33 Years Ago: Dolly Parton, Sylvester Stallone’s ‘Rhinestone’ Released
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Sylvester Stallone was one of the most bankable stars in Hollywood in 1984, fresh from the success of First Blood, the first of his Rambo films. Dolly Parton, meanwhile, was not only one of music’s biggest crossover superstars, but she had also starred in the movies 9 to 5 and The Best Little Whorehouse in Texas, two back-to-back financial successes. Pairing the two for the comedy Rhinestone, which was released 33 years ago today (June 22, 1984), must have seemed like a no-brainer.
Unfortunately, that’s exactly what most fans and critics thought of the resulting film. The premise of Rhinestone is that Parton’s character — a country singer stuck in a long-term contract with a sleazy New York nightclub owner — brags that she can turn anyone into a country sensation. So, she bets that she can make Stallone’s character, Nick Martinelli — an obnoxious New York City cab driver — into a country singer in a mere two weeks. If she wins, then her contract becomes void; if she loses, her contract is extended by five years.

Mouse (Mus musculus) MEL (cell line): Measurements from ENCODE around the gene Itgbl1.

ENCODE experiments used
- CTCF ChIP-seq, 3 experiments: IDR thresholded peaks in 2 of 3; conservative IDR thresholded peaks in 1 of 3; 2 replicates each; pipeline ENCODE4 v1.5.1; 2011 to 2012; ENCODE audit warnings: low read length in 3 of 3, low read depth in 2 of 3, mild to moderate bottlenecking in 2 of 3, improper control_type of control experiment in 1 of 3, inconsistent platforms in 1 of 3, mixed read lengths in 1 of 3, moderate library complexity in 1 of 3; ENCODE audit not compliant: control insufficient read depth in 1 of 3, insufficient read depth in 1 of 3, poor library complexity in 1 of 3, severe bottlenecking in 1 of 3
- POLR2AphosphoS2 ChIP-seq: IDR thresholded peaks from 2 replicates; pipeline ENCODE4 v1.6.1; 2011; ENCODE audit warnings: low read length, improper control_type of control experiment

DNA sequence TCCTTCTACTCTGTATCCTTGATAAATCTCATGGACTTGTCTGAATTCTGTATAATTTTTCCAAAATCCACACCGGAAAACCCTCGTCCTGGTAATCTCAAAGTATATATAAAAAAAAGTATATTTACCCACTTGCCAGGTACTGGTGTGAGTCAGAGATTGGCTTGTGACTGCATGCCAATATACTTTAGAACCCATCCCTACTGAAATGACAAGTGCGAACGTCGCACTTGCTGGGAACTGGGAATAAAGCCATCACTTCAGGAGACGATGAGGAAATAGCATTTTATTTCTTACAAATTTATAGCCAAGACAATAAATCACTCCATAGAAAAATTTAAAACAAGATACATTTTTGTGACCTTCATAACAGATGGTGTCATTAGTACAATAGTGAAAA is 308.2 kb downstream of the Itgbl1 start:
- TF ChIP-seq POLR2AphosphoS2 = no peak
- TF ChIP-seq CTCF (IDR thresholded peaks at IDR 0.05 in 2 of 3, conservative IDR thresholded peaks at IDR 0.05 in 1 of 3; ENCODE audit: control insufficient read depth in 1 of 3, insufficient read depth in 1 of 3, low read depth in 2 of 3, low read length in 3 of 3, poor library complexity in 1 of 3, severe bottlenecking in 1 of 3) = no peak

Phil Alden Robinson — who would go on to write and direct Field of Dreams, Sneakers and The Sum of All Fears — wrote the original screenplay for Rhinestone, which Stallone himself re-worked. Robinson reportedly disliked Stallone’s additions to his script so much that he thought about having his name taken off the film’s credits. And on top of a far-fetched premise and problematic script, the fact that Stallone wasn’t remotely believable as a singer didn’t help the film, either.
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In the end, Rhinestone was a huge financial failure: It cost $28 million to film and earned less than $22 million at the box office. Critics universally panned the movie, too; it was nominated for a total of nine Golden Raspberry Awards (aka, the Razzie Awards), including Worst Picture, Worst Screenplay and Worst Musical Score. It “won” two of them: Worst Actor (Stallone) and Worst Original Song, for “Drinkenstein” (featured above).
Still, the Rhinestone experience wasn’t a total loss for Parton, who hit it off with her co-star.
“We just rubbed each other just right,” she once told Entertainment Tonight, “if you’ll pardon the expression.”
Parton also scored two hit songs from Rhinestone‘s soundtrack, “Tennessee Homesick Blues” and “God Won’t Get You,” but the failure of Rhinestone sort of put the brakes on her career as a movie star. She returned to the big screen as part of an ensemble cast in Steel Magnolias in 1989, but her next starring vehicle, 1992’s Straight Talk, was another box office dud. After that, Parton did not receive star billing in another feature film until 2012’s Joyful Noise.
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